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Tuesday, October 19, 2010

The Dalai Lama's Visit 2010: Happiness is ...

Sunday is a beautiful day on campus. As I walk to the gym I see police, men in fatigues, and many people already lining up around the outside of the Woodruff PE Center track. I approach the nearest volunteer to find out where I need to enter. Turns out it was back at the entrance near Dobbs Hall (my freshman dorm).

I am early, as recommended, so there is not much of a line. Being a sponsor has some perks and this is one of them. After I pass through security, I realize the main doors are blacked out and I do not know where to go. I follow a yellow power cord. I follow it down a back hallway, alone. I open the door, and the hallway is transformed. Turns out I missed a lunch, so I get some water and sit down for a second to collect myself.

OK, time to find my seats. Once I leave this area it is full of people and there is a long line--for the women’s bathroom. There is no line for the souvenir booths, so I shop a little bit. I venture into the gym to find my seat. The gym has been completely transformed. You would not know if was the same place except for some permanent banners near the ceiling. The room is fairly dark. There are rows of white folding chairs with little stick-on lights on the legs of the chairs on the isles. Helpful volunteers lead me and everyone else to our correct seats. I am in section 2; row L, which is pretty nice.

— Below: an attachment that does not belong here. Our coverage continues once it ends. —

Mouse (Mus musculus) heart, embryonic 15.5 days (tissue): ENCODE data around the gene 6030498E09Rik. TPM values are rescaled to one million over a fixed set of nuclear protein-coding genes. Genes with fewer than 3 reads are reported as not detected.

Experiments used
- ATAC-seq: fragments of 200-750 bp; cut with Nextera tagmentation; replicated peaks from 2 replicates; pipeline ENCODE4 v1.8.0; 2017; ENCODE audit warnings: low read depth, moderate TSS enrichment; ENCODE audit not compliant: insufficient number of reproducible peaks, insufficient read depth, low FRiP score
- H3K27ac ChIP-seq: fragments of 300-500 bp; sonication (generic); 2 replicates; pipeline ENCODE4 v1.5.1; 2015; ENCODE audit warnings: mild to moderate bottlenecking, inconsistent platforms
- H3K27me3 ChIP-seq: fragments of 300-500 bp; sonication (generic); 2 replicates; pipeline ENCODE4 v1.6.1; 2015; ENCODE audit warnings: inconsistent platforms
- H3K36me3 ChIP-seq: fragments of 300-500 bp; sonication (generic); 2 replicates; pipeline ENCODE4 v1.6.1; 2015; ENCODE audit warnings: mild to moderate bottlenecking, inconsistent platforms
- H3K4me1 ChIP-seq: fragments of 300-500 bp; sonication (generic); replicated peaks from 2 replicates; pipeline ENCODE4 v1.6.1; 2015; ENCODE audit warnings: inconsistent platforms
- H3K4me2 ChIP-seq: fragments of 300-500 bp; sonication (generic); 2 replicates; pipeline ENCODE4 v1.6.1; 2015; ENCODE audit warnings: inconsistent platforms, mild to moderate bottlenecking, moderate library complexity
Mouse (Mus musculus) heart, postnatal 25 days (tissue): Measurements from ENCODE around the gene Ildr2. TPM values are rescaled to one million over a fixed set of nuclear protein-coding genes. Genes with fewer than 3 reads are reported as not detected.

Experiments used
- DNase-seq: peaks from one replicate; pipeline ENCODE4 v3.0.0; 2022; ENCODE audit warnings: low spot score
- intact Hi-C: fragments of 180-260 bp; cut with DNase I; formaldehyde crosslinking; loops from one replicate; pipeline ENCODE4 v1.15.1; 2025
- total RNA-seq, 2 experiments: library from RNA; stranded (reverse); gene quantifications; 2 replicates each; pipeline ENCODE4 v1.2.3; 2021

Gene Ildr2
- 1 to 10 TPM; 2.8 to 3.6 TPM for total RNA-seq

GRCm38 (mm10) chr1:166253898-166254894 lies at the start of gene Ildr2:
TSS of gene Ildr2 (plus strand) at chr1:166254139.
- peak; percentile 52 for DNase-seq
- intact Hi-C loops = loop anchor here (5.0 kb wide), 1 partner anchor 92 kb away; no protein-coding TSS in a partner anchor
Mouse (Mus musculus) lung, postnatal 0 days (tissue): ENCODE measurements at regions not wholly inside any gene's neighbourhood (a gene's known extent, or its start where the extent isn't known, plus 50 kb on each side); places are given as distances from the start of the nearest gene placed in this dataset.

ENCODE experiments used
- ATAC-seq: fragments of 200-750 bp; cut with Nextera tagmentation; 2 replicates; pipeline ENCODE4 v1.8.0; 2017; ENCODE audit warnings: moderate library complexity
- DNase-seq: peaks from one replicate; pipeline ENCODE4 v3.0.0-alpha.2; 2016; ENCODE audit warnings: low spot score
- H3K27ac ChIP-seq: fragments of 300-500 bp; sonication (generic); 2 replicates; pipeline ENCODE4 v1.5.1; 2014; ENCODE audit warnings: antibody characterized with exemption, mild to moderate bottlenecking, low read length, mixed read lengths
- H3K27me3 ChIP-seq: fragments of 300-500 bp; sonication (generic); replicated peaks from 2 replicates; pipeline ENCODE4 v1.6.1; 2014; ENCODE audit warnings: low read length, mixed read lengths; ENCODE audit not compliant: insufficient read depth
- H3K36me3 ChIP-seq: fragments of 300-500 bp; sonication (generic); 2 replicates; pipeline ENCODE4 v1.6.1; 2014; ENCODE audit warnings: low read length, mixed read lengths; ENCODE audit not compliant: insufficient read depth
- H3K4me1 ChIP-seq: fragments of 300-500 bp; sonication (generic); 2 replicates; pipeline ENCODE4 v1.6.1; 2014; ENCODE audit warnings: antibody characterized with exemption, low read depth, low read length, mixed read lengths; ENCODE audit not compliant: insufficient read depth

The stage background is set up to mimic Emory's front gate. It is breathtaking.

This session is called “Interfaith Summit on Happiness”. It includes representatives from the Christian faith, Katharine Jefferts Schori (Presiding Bishop of the Episcopal Church); Jewish faith, Lord Jonathan Sacks (Chief Rabbi of the United Hebrew Congregation of the Commonwealth); Muslim faith, Seyyed Hossein Nasr (University Professor of Islamic Studies at George Washington University), and His Holiness to represent Buddhism. Krista Tippett
moderates the talk.

A cool thing is that stage right is someone signing for the hearing impaired. I wish I knew sign language. To the left in the audience area is a raised platform where mostly monks and a few others sit on meditation cushions instead of chairs.

I could write volumes about the session, but I know there are probably podcasts of the whole thing. If so, it would be worth listening to.

The Dalai Lama begins the program and says that happiness is deep satisfaction. You have to listen closely because his English is sometimes hard to understand. I love when he laughs. He has the best laugh and it makes me feel good just hearing it. Another thing I like is that he says the religion is not for misery but to give us hope.

After he speaks, the others talk about happiness in their faith. Then, the moderator poses some questions. The best part is toward the end when they discuss sensitive issues of hate and how many people hate Muslims in America post-9/11. Much hate for the actions of a few. The Dalai Lama asks the definition of Jihad.

The response is to combat negative forces within you. So His Holiness laughs and says then Buddhism is Jihad. The moderator asks His Holiness how he always seems to radiate happiness even though he and his people have suffered.

He responds via the translator: the first when I see some problem or tragedy I try to see the positive thing from that event. It is sad that they have lost their country but living in his host country has brought new opportunities. He does get sad sometimes and has anger due to irritations. But later he comments that the purpose of life is happiness, the purpose of existence is happiness and the hope of something better despite today’s differences.

“ Hope for better, hope for happiness. Happiness not come from the sky but to be created within ourselves.”

--Kathleen E. Hedrick 89B, past-president, Dallas-Fort Worth Chapter of Emory Alumni

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